Yeah Yeah Yeahs

yeah yeah yeahs

YEAH YEAH YEAHS

MOSQUITO

INTERSCOPE

3/5  STARS

Of all the New York bands that got their start in the early aughts (The Strokes, Interpol, TV on the Radio), the Yeah Yeah Yeahs stood out. Karen O was the ultimate rock and roll frontwoman: visually striking, emotive and totally original. Along with band mates Nick Zinner and Brian Chase, the trio was hell bent on pushing rock and roll somewhere new rather than exploring where it had already been.

On their fourth record, we hear flashes of their former selves (the taut dance beats of It’s Blitz and raucous anthems of Fever to Tell), but they’ve gone in a more ambient direction this time. The eerie minimalism on “Subway” sounds more like a movie soundtrack than a rock song. Aside from “Sacrilege”, with its gospel-choir climax, the album comes across as bloodless. There’s imagination here, but the songs don’t always connect on a visceral, gut level.

Footnote:

The YYY’s recently released a video for “Despair” and it’s kind of lovely – especially the ending where Karen O dances giddily on top of the Empire State Building as the sun comes up over Manhattan. Makes me want to go back to NYC as soon as possible.

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Blogging Hiatus

Hey everyone! Apologies for the dearth of posts lately but my day job (coupled with a long commute) is keeping me busy. I’ve taken a break from reviewing albums for prairie dog magazine until my schedule settles down a bit. In the meantime, I’ll rustle up a few short posts about what I’m listing to this summer. If you’re heard something amazing in the past few months, drop me a line and give me your recommendation. Don’t be shy people! I won’t judge you. If Miley Cyrus is really doin’ it for you, that’s cool. I have some pretty whack music on my iPod too. But that’s another post for another time.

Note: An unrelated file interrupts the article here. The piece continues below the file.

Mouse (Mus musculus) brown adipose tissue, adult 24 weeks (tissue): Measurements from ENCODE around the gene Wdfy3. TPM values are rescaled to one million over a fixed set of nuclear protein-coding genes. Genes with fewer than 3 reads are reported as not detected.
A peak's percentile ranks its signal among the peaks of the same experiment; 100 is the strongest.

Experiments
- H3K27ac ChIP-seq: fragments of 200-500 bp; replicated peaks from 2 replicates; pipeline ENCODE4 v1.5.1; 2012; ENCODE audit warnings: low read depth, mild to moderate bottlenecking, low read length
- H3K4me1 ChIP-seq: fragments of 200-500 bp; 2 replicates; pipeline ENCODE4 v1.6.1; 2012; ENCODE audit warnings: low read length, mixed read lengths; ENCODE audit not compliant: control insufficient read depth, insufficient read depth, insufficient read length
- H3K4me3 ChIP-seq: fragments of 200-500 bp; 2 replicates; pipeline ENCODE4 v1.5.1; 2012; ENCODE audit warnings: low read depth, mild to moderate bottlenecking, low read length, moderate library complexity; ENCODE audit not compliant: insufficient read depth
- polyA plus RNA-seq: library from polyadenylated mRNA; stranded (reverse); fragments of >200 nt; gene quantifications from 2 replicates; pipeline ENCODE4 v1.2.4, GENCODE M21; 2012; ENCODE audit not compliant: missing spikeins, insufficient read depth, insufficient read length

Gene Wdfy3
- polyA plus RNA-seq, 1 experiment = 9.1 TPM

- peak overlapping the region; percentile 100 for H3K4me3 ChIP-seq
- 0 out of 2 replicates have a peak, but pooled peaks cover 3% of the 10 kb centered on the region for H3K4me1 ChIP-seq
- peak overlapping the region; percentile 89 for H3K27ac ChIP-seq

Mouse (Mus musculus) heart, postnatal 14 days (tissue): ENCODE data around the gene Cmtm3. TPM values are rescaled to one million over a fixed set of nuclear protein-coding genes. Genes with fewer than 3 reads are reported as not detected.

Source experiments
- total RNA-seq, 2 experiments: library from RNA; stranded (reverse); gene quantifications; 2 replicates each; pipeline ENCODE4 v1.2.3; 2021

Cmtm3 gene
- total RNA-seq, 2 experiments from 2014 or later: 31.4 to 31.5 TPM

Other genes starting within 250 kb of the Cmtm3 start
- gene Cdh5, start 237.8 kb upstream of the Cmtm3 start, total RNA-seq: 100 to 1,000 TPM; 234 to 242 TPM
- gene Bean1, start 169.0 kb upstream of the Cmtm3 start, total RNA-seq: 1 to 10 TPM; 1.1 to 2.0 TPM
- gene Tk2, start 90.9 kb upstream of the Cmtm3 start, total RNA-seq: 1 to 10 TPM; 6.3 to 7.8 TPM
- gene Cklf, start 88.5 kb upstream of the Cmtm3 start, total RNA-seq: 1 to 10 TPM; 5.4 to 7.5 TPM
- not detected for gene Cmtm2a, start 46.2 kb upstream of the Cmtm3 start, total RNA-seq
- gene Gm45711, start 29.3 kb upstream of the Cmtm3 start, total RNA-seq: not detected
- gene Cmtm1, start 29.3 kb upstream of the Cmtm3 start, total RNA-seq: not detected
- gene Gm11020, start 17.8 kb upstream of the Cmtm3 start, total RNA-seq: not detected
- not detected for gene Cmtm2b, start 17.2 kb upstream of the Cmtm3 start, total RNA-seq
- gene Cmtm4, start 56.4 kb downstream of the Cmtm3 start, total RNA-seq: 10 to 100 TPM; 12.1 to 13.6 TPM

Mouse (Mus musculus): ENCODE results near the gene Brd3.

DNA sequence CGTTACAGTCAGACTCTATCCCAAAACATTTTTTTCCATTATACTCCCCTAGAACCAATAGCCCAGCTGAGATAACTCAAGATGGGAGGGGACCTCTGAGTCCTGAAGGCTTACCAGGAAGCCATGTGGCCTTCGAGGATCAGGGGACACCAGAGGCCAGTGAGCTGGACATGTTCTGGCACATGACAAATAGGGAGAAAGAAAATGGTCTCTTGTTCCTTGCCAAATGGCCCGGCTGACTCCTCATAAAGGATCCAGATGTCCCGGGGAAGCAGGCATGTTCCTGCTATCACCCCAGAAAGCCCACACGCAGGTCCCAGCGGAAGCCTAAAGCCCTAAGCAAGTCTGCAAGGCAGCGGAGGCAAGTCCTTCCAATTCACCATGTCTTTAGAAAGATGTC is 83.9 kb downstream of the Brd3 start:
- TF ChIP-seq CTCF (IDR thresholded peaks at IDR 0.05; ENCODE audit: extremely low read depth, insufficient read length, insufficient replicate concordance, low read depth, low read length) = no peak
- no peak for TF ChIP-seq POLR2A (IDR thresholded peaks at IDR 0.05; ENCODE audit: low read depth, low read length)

Shout Out Louds

Shout Out Louds 3

SHOUT OUT LOUDS

OPTICA

MERGE RECORDS

3/5

You can always count on Sweden to export confusingly named furniture, terrifying metal bands and adorable indie-pop musicians who churn out effin’ great choruses like it’s as simple as breathing. Stockholm quintet Shout Out Louds fall into the latter camp and their fourth studio album boasts at least three standout singles (“Walking In Your Footsteps”, “Illusions” and “14 Of July”). But the trouble with Optica is how much it will remind you of other records in your collection. The delay, chorus and flanger-flecked guitar tones used liberally here were all over the last two albums by French shoegaze artist M83. And by now, the dance floor drumming paired with surging synth lines are well-worn. (New Order and Tears for Fears were plying their electro anthems back when the Shouties and their peers were still in kindergarten, so this sound has been with us a helluva long time.)

No one would argue that the Shout Out Louds aren’t a fun or capable band, but there’s nothing here that’s particularly novel or surprising.

Review – Local Natives

Local Natives

LOCAL NATIVES

HUMMINGBIRD

(FRENCHKISS)